top of page
  • Instagram
  • LinkedIn
  • Facebook
  • Twitter
Search

College Admissions Tests: Policy Extensions & Going Digital


Test-optional Policy Extension

Harvard University recently announced that the college is extending their test-optional policy through 2026. In higher education, universities often emulate whatever Harvard does. With respect to the data, CommonApp reported that 43% of students submitted test scores (ACT/SAT) for the 20-21 admissions cycle, down from 77% in 2019-20 (pre-pandemic). Therefore, some higher education experts believe that this is the beginning of the end for standardized college entrance exams. I defer to the wait and see approach because right now it is just too early to tell.


Although there are benefits for test-optional policies, many institutions still require a standardized test-score and will continue to offer scholarships to students with competitive scores. The bottom line is that students should continue to submit scores as long as there are clear advantages in doing so. Test scores will remain an admissions factor until they are completely eliminated as an admissions criterion and it's clear that with changes to the SAT beginning next year, it is unlikely that standardized entrance exams will remain an admissions factor. Read on the learn more about changes to the SAT exam.


SAT: Going Digital

Today, College Board announced new changes for the SAT exam. Starting in spring 2023, international test-takers will be able to take the SAT on laptops and tablets. For U.S. students, this change will go into effect in spring 2024. In addition to College Board eliminating paper exams, the length of the exam will be shortened to two hours. Score availability will be posted within days (as opposed to two weeks) and calculators will be allowed for the entire math portion of the exam. Score reports will also connect students to two-year college programs, vocational training programs in addition to scholarships and the current recommendations.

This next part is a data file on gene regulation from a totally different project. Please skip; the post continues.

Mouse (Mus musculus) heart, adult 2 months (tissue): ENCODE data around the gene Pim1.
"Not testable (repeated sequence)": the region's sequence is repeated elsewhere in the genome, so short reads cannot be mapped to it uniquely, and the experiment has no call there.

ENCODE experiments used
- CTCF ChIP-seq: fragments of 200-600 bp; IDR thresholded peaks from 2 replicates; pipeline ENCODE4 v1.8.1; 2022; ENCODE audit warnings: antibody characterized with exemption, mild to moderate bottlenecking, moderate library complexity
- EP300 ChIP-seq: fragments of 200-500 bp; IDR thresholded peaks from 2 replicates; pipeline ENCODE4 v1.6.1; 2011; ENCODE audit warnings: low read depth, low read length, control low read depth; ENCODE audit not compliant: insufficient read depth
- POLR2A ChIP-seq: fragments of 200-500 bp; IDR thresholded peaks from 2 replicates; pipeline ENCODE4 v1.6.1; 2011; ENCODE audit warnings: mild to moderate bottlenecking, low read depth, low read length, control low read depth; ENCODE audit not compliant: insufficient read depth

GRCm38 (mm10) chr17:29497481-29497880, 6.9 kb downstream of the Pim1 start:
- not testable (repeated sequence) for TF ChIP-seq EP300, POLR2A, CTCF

So why is College Board making these changes - the answer is simple - relevancy. The pandemic has been a major disruption to higher education and the various industries entangled in higher education, such as the standardized testing industry. College Board must stay relevant within the higher education landscape as they support a number of initiatives including the College Scholarship Service (CSS) process which private institutions use to grant institutional aid. In a sense, College Board had to make changes to the SAT to accommodate a global environment still grappling with the pandemic. It's a move of self-preservation. It's a strategic move to remain relevant while still offering increased options and quicker service in a very competitive college admissions environment. Ultimately, it is beneficial for college-bound students and institutions who prefer the status quo in the college admissions game. Additionally, the exam will support students who need accommodations. As an independent higher education consultant, the quicker turn around in score reporting will help students in their college admissions strategy. As the roll out for these changes will impact international students next spring 2023 - students, parents, educators, advocates and others will see how these changes will signal a return to status quo in US higher education.


Upcoming 2022 Test Dates (as of Jan. 2022):

SAT TEST SCHEDULE: MARCH 12, 2022 MAY 7, 2022 JUNE 4, 2022 2022

ACT TEST SCHEDULE FEBRUARY 12, 2022 APRIL 2, 2022 JUNE 11, 2022 JULY 16, 2022


For more on ACT/SAT College Entrance Exams: Click Here


13 views0 comments
bottom of page